The Tata Nano Hasn't Set the World on Fire, But It Has Burst into Flames a Few Times
This actually happened to our chauffeur. Yes, our chauffeur. We had a chauffeur-driven clone of a 1956 Morris Oxford. Hindustan made this car well into this century. In fact, for the millennium they introduced the "Ambassador Classic," which included a radical design change--the column shifter was finally abandoned for four on the floor and "a tweaked-up suspension," which I shudder to imagine.
I hear that Sonia Gandhi, head of India's Congress Party, still prefers an Ambassador to any other form of transportation. We would gladly have given her ours, especially if we could have gotten our hands on one of the nifty Plymouth Savoys that were briefly assembled in Bombay.
Eastern Europe had its own version of the Ambassador in the Trabant, which it resembled in many particulars, including its ability to warm the planet all by itself. Time surveyed the '75 Trabant and its "two-stroke pollution generator that maxed out at an ear-splitting 18 hp" and declared it "a hollow lie of a car constructed of recycled worthlessness." But it was worthy of making the "50 Worst Cars of All Time" list.
I digress. I was thinking of the Ambassador because its role as India's entry-level car has largely been usurped by the $2,500 Tata Nano. India had a closed auto market when I lived there, but many different models (including a lot of Japanese cars) are available there now. But the Nano represents a car for the masses.
So why is it failing in the market? Not surprisingly, the Nano got more than 200,000 advance orders when it went on sale about a year ago. And sales are dropping, from 3,065 in October to a pitiful 509 in November. This is the car that was going to motorize the Indian middle class? What happened.
Well, as Crazy Arthur Brown put it, "Fire!" Yes, the Nano has burst into flames on several occasions, including an incident that occurred as the owner was leaving the dealership with his brand-new car. The poor thing was still wearing its celebratory garland of marigolds when it went up. Some six fires were reported.
The press release that Tata put out about all this is a masterpiece of non-sequiturs, particularly when addressing the reliability question. For instance: "Some owners have taken their Nanos on country-wide trips or to altitudes like Khardungla, the world's highest motorable road. This adequately corroborates the Tata Nano's reliability and safety." What? A few made it across a mountain road and this means they're safe and trouble-free?
And I particularly liked this, which references an investigation by "a team of internal and international experts" and may refer obliquely to the fire problem: "The incidents in few Tata Nano cars are specific to the cars which had such incidents," it says. "We have noticed instances of additional foreign electrical equipment having been installed or foreign material left on the exhaust system." The problem is attributed to "users in the hinterlands not fully familiar to cars."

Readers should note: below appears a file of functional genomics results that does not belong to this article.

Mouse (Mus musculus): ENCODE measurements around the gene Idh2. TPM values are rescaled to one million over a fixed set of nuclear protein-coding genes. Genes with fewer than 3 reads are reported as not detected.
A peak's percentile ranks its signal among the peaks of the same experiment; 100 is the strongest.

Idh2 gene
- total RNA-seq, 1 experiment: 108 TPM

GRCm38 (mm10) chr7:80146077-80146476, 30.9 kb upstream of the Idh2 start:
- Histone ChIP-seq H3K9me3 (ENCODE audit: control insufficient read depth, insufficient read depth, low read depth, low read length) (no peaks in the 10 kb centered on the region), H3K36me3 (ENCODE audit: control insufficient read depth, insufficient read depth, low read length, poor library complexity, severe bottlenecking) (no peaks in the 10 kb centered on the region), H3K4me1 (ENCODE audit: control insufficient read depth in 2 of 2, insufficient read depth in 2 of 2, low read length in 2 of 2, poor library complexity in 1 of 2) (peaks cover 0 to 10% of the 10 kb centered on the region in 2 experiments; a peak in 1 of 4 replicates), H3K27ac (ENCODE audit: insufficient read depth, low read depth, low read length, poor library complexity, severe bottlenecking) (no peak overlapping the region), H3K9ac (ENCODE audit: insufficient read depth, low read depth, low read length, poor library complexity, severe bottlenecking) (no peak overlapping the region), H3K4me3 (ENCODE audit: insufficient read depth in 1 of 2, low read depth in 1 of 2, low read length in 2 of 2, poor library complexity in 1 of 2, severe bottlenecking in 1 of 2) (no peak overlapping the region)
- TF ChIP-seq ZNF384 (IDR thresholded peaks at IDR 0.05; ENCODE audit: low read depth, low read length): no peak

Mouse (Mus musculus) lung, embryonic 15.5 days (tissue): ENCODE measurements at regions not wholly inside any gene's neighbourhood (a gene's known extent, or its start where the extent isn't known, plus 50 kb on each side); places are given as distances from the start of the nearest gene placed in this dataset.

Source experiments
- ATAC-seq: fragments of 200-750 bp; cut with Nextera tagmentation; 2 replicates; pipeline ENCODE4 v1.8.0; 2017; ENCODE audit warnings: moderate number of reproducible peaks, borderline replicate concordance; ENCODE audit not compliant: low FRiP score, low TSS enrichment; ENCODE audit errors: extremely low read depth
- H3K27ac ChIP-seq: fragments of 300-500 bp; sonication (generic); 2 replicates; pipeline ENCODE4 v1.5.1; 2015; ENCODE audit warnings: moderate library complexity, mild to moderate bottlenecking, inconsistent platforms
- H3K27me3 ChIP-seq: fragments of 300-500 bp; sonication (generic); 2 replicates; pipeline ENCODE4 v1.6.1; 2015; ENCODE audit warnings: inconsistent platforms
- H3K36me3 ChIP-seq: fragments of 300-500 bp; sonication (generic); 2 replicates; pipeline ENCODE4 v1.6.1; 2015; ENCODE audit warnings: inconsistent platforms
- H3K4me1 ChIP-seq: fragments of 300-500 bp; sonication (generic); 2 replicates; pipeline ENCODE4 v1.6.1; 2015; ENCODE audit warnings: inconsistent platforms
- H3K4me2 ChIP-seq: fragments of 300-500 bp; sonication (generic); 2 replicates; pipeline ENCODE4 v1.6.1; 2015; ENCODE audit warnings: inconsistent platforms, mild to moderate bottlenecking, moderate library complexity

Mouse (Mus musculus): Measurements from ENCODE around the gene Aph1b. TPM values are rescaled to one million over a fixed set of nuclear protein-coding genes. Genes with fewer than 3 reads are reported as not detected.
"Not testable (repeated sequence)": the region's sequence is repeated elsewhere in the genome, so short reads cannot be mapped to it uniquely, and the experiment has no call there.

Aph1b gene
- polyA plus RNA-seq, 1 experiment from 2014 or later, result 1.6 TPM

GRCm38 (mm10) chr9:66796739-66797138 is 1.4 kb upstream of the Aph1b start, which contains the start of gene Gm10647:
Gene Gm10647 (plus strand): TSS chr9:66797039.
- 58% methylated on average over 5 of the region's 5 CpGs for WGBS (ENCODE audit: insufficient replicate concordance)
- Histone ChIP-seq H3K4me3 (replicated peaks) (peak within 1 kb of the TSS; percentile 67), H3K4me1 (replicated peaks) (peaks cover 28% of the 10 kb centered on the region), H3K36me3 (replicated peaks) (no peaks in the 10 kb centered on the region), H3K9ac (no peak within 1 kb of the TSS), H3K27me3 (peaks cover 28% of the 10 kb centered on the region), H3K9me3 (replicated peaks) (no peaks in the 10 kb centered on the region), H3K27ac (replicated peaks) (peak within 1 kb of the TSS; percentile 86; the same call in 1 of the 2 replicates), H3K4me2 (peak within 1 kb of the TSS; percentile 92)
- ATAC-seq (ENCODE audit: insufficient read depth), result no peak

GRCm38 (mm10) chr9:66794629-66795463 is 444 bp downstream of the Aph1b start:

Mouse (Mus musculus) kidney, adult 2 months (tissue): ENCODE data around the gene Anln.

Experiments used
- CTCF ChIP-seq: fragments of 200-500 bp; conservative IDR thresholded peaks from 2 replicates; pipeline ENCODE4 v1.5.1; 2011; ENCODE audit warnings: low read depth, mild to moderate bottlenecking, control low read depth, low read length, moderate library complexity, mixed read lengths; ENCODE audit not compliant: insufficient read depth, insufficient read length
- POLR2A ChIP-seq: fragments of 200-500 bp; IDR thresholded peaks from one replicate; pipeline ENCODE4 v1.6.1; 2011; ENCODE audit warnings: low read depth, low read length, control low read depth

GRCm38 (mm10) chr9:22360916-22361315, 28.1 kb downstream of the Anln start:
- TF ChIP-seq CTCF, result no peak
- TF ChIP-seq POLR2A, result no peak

The Magliozzis would tell you never to leave foreign material on the exhaust system. Distinct no-no. Emphasis on the "foreign" here.
Despite the 200,000 advance orders, Tata delivered only 70,000 Nanos by the end of October. You still can't get the car in all parts of India, but that's coming. The company is now trying to build a market by familiarizing some of those folks who "do not know driving" in the hinterlands with the inner workings of the automobile.
The Tata Nano is not likely to be sold in the U.S., but Tata did bravely prepare an upgraded European edition that was shown around auto shows. Crash testing is going to be a challenge, of course, as it has been for many Chinese cars.
Talking about the Nano makes me think of its American equivalent, the Smart car. The Smart has had some of the same sales problems as the Nano. The car enjoyed a glittering year followed by a big drop: 25,000 were sold in 2008, followed by a 40 percent drop in 2009, and it's not doing too well in 2010 either. In October, Smart moved just 367 cars, a 44 percent drop from the same month the year before. For the year, 5,146 had been moved at that point.
So what went wrong? According to Consumer Reports, the Smart stands at 67 percent owner satisfaction, but it's down from over 80. Compared to the VW, 77 percent like their Mini Coopers, and 93 percent their VW Golf TDIs.
I'm not sure this proves Americans just don't like very small cars. The Smart is getting pretty long in the tooth, and it always should have been better than it is. It's noisy, and a transmission-related hesitation alienated some buyers. We'll see how well the electric drive Smart does. I drove it, and liked it much better than the gas version.
Let's remember America's love affair with the Volkswagen Beetle. College students crammed into them, and ad awards were won by making a virtue of being small, frugal and cheap to buy. A four-door Smart is coming in collaboration with Nissan, and maybe that will revive the brand.
Small is beautiful, E.F. Schumacher said that and he was right. But not all small things are beautiful. I think I said that.